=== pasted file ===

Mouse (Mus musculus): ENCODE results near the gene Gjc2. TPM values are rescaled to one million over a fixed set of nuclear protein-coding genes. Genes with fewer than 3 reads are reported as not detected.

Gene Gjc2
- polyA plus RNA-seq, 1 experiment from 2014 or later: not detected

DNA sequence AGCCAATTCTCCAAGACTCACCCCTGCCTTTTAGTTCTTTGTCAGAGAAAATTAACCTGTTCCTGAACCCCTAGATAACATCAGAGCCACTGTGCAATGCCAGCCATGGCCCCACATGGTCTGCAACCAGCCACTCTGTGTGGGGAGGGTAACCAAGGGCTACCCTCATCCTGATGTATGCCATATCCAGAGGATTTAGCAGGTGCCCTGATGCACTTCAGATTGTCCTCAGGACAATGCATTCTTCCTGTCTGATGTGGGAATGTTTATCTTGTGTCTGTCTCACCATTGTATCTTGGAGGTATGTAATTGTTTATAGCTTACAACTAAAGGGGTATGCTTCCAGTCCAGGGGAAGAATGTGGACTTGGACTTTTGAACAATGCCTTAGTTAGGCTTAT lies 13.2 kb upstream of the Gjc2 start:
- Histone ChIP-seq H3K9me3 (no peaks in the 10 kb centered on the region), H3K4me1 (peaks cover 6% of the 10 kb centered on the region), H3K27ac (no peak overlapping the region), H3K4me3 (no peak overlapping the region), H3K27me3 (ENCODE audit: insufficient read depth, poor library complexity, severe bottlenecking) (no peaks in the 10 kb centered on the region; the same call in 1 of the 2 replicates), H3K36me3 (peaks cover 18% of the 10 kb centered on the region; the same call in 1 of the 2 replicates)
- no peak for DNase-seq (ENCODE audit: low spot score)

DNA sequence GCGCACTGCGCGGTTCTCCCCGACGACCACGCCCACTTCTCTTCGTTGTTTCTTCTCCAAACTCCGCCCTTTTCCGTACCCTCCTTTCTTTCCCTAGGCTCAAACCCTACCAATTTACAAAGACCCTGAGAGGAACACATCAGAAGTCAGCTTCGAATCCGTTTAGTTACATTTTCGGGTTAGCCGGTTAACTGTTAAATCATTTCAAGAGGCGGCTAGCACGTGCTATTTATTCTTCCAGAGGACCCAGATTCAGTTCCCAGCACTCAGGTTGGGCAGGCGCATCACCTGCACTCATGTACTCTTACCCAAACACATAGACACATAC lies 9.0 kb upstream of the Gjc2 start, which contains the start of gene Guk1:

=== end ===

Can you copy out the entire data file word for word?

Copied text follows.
Mouse (Mus musculus): ENCODE results near the gene Gjc2. TPM values are rescaled to one million over a fixed set of nuclear protein-coding genes. Genes with fewer than 3 reads are reported as not detected.

Gene Gjc2
- polyA plus RNA-seq, 1 experiment from 2014 or later: not detected

DNA sequence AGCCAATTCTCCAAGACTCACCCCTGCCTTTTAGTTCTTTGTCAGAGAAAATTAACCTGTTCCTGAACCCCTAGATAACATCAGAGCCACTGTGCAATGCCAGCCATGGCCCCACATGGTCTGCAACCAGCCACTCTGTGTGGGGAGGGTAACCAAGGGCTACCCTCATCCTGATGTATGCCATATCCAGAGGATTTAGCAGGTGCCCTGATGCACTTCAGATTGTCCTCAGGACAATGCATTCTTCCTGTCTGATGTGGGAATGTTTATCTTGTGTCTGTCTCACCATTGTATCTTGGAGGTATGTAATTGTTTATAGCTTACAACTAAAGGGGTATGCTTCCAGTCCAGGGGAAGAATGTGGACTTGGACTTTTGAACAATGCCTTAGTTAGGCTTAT lies 13.2 kb upstream of the Gjc2 start:
- Histone ChIP-seq H3K9me3 (no peaks in the 10 kb centered on the region), H3K4me1 (peaks cover 6% of the 10 kb centered on the region), H3K27ac (no peak overlapping the region), H3K4me3 (no peak overlapping the region), H3K27me3 (ENCODE audit: insufficient read depth, poor library complexity, severe bottlenecking) (no peaks in the 10 kb centered on the region; the same call in 1 of the 2 replicates), H3K36me3 (peaks cover 18% of the 10 kb centered on the region; the same call in 1 of the 2 replicates)
- no peak for DNase-seq (ENCODE audit: low spot score)

DNA sequence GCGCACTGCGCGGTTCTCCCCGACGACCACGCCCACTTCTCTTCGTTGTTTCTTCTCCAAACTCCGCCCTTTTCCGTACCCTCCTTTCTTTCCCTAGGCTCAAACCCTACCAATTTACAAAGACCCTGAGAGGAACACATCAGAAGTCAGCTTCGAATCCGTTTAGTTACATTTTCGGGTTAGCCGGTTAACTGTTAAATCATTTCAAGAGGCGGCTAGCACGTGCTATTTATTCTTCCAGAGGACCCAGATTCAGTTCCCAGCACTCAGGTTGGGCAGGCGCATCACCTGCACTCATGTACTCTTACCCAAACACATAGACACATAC lies 9.0 kb upstream of the Gjc2 start, which contains the start of gene Guk1: